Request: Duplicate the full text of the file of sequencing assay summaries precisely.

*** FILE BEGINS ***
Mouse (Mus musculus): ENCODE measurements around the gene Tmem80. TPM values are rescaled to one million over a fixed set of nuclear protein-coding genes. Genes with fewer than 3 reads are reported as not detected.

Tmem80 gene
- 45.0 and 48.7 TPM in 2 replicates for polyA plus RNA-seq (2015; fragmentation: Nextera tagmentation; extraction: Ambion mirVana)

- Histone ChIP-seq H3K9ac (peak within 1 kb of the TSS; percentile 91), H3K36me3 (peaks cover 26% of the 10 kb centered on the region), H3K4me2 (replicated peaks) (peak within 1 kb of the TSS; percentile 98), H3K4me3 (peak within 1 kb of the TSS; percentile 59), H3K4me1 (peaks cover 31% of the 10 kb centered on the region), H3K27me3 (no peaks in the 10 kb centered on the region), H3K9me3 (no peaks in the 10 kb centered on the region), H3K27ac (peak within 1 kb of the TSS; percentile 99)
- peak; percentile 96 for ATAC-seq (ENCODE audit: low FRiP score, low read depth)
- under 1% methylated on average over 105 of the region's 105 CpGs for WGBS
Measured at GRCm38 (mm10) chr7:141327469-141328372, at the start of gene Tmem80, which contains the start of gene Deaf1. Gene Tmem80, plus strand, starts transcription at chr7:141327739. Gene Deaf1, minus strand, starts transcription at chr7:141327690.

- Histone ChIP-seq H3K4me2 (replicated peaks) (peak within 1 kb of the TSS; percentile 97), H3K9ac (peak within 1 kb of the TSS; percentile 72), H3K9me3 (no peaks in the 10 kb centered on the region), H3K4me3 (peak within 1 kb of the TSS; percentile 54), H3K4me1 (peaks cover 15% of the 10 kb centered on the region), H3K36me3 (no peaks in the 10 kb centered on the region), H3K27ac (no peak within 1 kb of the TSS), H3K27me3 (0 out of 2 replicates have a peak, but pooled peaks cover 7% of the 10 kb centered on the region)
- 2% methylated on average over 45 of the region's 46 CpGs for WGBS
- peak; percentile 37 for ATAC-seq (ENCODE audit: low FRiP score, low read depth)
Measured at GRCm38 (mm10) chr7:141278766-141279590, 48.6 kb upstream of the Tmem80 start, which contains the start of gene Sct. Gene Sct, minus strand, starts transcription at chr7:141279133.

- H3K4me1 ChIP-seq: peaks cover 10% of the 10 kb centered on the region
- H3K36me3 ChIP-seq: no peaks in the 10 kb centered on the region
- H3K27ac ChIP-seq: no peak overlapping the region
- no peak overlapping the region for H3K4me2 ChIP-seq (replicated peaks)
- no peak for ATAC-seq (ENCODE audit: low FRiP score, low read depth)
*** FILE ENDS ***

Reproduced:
Mouse (Mus musculus): ENCODE measurements around the gene Tmem80. TPM values are rescaled to one million over a fixed set of nuclear protein-coding genes. Genes with fewer than 3 reads are reported as not detected.

Tmem80 gene
- 45.0 and 48.7 TPM in 2 replicates for polyA plus RNA-seq (2015; fragmentation: Nextera tagmentation; extraction: Ambion mirVana)

- Histone ChIP-seq H3K9ac (peak within 1 kb of the TSS; percentile 91), H3K36me3 (peaks cover 26% of the 10 kb centered on the region), H3K4me2 (replicated peaks) (peak within 1 kb of the TSS; percentile 98), H3K4me3 (peak within 1 kb of the TSS; percentile 59), H3K4me1 (peaks cover 31% of the 10 kb centered on the region), H3K27me3 (no peaks in the 10 kb centered on the region), H3K9me3 (no peaks in the 10 kb centered on the region), H3K27ac (peak within 1 kb of the TSS; percentile 99)
- peak; percentile 96 for ATAC-seq (ENCODE audit: low FRiP score, low read depth)
- under 1% methylated on average over 105 of the region's 105 CpGs for WGBS
Measured at GRCm38 (mm10) chr7:141327469-141328372, at the start of gene Tmem80, which contains the start of gene Deaf1. Gene Tmem80, plus strand, starts transcription at chr7:141327739. Gene Deaf1, minus strand, starts transcription at chr7:141327690.

- Histone ChIP-seq H3K4me2 (replicated peaks) (peak within 1 kb of the TSS; percentile 97), H3K9ac (peak within 1 kb of the TSS; percentile 72), H3K9me3 (no peaks in the 10 kb centered on the region), H3K4me3 (peak within 1 kb of the TSS; percentile 54), H3K4me1 (peaks cover 15% of the 10 kb centered on the region), H3K36me3 (no peaks in the 10 kb centered on the region), H3K27ac (no peak within 1 kb of the TSS), H3K27me3 (0 out of 2 replicates have a peak, but pooled peaks cover 7% of the 10 kb centered on the region)
- 2% methylated on average over 45 of the region's 46 CpGs for WGBS
- peak; percentile 37 for ATAC-seq (ENCODE audit: low FRiP score, low read depth)
Measured at GRCm38 (mm10) chr7:141278766-141279590, 48.6 kb upstream of the Tmem80 start, which contains the start of gene Sct. Gene Sct, minus strand, starts transcription at chr7:141279133.

- H3K4me1 ChIP-seq: peaks cover 10% of the 10 kb centered on the region
- H3K36me3 ChIP-seq: no peaks in the 10 kb centered on the region
- H3K27ac ChIP-seq: no peak overlapping the region
- no peak overlapping the region for H3K4me2 ChIP-seq (replicated peaks)
- no peak for ATAC-seq (ENCODE audit: low FRiP score, low read depth)